Plan Overview

LA PLAN (2017) Goal 1 Strategies and Tactics

wdt_ID STRATEGY NO. & DESCRIPTION PLAN TAGS AUDIENCE TACTIC TAGS TACTIC DESCRIPTION
1 1.1. Develop zoning and policies that grow the Good Food economy Policymakers • Establish Good Food Zones around historically impacted neighborhoods that prioritize healthy, high-road food businesses, while discouraging nuisance activity.
• Fund healthy food business attraction programs and focus on establishments that offer living wage employment, local hire, workforce development for people with barriers to employment and expand access to culturally relevant healthy food options.
• Establish new zoning and permitting categories for innovative food production activities and enterprises
2 1.2. Support small, local, early-stage Good Food entrepreneurs Policymakers • Legalize sidewalk food vending, establish a Healthy Food Cart program to incentivize healthy sidewalk food vending, assist with public health requirements, and educate about new sidewalk food vending regulations.
• Expand opportunities and remove regulatory barriers for home-based or cottage food entrepreneurs
3 1.2. Support small, local, early-stage Good Food entrepreneurs Funders FOR FUNDERS AND BUSINESS
• Increase flexible, character-based loan / financing opportunities for entrepreneurs bringing Good Food to underserved communities.
4 1.2. Support small, local, early-stage Good Food entrepreneurs Business, Funders FOR FUNDERS AND BUSINESS
• Increase flexible, character-based loan / financing opportunities for entrepreneurs bringing Good Food to underserved communities.
5 1.3. Invest in infrastructure that supports Good Food supply Business, Policymakers "FOR POLICYMAKERS AND BUSINESS
• Build more multi-tenant processing, distribution and kitchen facilities accessible to small, mid-size and start-up farm and food businesses.
• Invest in emerging market opportunities that address gaps in the food supply chain
• Collaborate across local and regional governments to better connect mid-sized farms, processors and manufacturers, to urban and regional market opportunities."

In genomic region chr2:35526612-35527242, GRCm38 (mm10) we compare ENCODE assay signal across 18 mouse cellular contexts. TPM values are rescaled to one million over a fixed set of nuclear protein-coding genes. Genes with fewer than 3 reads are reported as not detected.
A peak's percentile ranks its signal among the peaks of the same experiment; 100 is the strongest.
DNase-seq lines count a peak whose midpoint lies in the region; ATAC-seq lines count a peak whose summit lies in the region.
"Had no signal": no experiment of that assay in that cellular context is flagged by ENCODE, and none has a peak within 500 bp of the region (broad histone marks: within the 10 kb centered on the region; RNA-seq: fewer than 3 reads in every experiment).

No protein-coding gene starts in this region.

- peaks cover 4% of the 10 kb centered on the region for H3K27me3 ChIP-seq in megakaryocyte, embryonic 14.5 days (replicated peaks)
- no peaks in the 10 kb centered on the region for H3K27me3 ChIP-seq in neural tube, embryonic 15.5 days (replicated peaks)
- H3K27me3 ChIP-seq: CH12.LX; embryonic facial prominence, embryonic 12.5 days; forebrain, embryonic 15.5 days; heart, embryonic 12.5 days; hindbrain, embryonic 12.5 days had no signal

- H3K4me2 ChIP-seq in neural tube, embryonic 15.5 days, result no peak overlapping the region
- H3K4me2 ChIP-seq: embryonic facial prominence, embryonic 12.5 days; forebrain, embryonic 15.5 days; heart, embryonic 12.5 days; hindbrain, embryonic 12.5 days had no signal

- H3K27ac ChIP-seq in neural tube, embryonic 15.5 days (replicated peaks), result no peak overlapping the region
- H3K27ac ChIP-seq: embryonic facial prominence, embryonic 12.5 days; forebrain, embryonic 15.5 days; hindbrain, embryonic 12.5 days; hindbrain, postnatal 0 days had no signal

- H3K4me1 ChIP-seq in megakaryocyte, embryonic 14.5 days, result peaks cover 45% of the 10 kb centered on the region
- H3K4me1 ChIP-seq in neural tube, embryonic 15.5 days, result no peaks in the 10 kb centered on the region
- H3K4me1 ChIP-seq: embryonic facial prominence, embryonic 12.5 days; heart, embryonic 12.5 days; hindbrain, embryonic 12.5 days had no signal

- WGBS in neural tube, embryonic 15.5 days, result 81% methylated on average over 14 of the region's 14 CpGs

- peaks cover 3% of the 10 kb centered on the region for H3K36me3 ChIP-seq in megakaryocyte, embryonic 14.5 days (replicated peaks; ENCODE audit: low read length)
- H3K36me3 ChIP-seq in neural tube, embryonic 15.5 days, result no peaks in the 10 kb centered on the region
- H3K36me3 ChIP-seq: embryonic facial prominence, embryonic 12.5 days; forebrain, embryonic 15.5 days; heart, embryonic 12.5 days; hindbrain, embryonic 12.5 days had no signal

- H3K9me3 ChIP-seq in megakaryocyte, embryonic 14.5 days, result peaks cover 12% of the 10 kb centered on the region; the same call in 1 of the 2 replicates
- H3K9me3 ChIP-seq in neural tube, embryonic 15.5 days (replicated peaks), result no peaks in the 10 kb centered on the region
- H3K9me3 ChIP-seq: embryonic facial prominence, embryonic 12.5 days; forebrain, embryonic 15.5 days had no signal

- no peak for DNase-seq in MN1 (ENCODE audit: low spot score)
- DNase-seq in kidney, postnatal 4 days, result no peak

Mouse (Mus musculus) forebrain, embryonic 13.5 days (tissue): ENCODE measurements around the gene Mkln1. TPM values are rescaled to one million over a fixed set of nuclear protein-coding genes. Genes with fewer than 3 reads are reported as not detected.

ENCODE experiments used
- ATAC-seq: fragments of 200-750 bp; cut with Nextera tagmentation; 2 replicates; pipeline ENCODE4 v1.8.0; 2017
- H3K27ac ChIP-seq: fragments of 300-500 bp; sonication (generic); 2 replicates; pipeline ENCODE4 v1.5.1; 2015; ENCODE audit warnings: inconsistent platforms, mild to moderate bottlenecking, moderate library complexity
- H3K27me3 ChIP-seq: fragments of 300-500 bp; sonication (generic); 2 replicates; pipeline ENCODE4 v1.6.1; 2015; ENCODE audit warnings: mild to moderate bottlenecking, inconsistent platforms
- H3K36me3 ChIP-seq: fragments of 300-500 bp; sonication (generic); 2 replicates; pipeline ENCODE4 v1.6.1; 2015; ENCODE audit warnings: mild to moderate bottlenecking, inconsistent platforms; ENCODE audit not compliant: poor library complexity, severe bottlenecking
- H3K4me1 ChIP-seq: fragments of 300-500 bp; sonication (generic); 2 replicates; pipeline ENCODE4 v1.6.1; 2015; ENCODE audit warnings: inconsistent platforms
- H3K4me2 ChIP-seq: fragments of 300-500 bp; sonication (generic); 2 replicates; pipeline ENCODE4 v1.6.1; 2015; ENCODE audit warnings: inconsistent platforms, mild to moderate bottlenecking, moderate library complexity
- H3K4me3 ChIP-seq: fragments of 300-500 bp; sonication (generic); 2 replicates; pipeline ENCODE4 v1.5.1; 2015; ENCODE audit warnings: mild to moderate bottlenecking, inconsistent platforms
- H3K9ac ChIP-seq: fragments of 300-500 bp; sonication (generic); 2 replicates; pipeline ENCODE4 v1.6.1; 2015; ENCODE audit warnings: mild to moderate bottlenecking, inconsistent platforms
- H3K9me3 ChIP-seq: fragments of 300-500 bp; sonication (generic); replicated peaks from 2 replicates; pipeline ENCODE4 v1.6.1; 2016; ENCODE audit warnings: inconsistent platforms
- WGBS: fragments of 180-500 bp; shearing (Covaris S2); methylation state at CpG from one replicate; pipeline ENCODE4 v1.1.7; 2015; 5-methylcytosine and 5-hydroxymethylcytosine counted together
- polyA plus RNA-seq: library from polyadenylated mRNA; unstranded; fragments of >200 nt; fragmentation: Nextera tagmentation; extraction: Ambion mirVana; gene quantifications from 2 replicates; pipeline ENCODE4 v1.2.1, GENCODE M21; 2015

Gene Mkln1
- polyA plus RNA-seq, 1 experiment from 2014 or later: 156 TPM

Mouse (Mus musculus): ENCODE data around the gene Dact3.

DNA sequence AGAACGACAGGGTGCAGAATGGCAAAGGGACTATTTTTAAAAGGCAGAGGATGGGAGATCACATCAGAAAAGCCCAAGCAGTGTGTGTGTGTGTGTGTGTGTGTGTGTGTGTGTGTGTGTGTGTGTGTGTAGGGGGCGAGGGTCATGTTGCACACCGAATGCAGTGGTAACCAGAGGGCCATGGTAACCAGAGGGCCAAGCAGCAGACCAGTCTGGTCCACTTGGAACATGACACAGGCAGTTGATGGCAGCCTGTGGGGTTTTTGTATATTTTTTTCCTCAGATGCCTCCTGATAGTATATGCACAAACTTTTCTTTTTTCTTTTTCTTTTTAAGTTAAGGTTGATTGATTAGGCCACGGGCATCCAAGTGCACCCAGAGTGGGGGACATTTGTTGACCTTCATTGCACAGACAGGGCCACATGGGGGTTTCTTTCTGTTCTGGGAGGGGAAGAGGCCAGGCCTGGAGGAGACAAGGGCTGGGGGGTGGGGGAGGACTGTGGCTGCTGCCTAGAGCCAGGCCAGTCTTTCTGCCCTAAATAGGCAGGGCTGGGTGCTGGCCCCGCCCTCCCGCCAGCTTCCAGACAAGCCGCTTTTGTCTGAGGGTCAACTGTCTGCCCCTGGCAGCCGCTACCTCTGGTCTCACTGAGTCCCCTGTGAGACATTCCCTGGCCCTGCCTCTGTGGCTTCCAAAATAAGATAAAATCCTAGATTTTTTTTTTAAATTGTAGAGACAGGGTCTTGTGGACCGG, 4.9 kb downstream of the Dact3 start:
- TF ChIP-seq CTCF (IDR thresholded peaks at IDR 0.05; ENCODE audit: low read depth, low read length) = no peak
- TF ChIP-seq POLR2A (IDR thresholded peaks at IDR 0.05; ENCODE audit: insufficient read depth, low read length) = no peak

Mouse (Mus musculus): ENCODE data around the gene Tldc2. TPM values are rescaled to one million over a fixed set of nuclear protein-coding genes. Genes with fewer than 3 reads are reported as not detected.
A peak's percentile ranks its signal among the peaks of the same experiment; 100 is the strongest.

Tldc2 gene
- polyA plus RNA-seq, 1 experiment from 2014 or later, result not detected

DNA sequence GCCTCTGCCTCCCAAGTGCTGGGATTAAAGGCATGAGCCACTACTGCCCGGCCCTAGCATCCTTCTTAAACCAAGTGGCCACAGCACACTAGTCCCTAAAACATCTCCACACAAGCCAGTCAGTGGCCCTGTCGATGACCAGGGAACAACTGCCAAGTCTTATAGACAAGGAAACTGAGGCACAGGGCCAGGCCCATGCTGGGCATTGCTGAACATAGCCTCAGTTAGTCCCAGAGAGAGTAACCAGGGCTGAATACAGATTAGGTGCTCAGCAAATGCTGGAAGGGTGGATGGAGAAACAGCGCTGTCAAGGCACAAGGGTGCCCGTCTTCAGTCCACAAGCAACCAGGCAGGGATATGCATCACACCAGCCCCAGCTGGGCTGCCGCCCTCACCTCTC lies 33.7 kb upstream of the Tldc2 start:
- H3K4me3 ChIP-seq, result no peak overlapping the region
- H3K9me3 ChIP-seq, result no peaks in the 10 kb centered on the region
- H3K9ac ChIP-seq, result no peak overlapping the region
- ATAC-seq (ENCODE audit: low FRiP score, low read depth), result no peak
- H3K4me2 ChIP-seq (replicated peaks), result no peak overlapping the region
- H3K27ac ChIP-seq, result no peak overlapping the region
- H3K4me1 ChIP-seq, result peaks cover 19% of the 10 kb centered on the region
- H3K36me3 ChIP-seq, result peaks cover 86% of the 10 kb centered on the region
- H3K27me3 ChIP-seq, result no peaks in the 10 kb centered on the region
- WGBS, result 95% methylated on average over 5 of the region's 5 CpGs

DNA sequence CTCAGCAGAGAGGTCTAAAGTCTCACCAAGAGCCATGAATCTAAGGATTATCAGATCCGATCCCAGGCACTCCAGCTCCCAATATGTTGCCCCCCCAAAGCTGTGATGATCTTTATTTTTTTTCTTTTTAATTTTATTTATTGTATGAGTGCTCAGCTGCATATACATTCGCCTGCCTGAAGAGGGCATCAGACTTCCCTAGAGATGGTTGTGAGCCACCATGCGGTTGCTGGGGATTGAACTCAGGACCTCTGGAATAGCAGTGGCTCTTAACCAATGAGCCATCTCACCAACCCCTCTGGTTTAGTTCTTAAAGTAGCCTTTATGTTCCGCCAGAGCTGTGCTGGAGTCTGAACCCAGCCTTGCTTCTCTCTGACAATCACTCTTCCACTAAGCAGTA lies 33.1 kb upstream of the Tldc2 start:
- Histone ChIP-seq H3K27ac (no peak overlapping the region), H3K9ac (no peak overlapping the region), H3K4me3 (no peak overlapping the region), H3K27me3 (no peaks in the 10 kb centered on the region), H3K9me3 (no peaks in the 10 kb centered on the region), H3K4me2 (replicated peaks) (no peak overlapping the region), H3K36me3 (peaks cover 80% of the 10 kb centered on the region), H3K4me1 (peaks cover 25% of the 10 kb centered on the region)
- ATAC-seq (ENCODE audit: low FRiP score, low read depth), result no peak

6 1.3. Invest in infrastructure that supports Good Food supply Funders FOR FUNDERS
• Expand research and development funding and partnerships that spur innovation and meet the needs of food businesses in Los Angeles.
STRATEGY NO. & DESCRIPTION PLAN TAGS AUDIENCE TACTIC TAGS TACTIC DESCRIPTION

LA PLAN (2017) Goal 2 Strategies and Tactics

wdt_ID STRATEGY NO. & DESCRIPTION PLAN TAGS AUDIENCE TACTIC TAGS TACTIC DESCRIPTION
1 2.1. Strengthen connections between healthcare and food Healthcare Institutions • Adopt strategies for healthy cafeterias, food security screenings and referrals, and partner with community based organizations to expand neighborhood food access.
• Adopt a food as medicine approach within health care that provides more holistic nutrition education for medical professionals and patients.
2 2.1. Strengthen connections between healthcare and food Policymakers • Support insurance and Medical/Medicaid coverage for diabetes prevention programs, including lifestyle modification programs that empower people to adopt healthy diets.
• Support a state or local tax on sugar-sweetened beverages which would generate funds in Los Angeles for public health and community food projects.
3 2.2. Expand impact of Good Food Purchasing policy in LA county Policymakers • Expand Good Food Purchasing Program through the adoption of policy by Los Angeles County, including LA County Health Services, Recreation and Parks, and Senior and Community Services Departments.
• Improve quality and sourcing of meals served to food insecure populations receiving public food assistance, including seniors, youth, hospital patients, and the incarcerated
• Identify and develop supply chain opportunities through GFPP
4 2.3. Create economic incentives for healthy food consumption Funders, Policymakers • Grow Market Match and other voucher programs to increase fresh fruit and vegetable purchases by SNAP participants
5 2.3. Create economic incentives for healthy food consumption Business • Promote flexible pricing strategies in food retail across socioeconomically diverse communities to promote affordability for disadvantaged communities.
6 2.4. Promote Good Food at retail and community institutions Policymakers • Establish a Good Food Retailer recognition program for stores that sell healthier food options, accept nutrition subsidies (Food & Income Assistance (SNAP, WIC, etc.)) and abide by Environmental Protection Agency (EPA) food waste standards.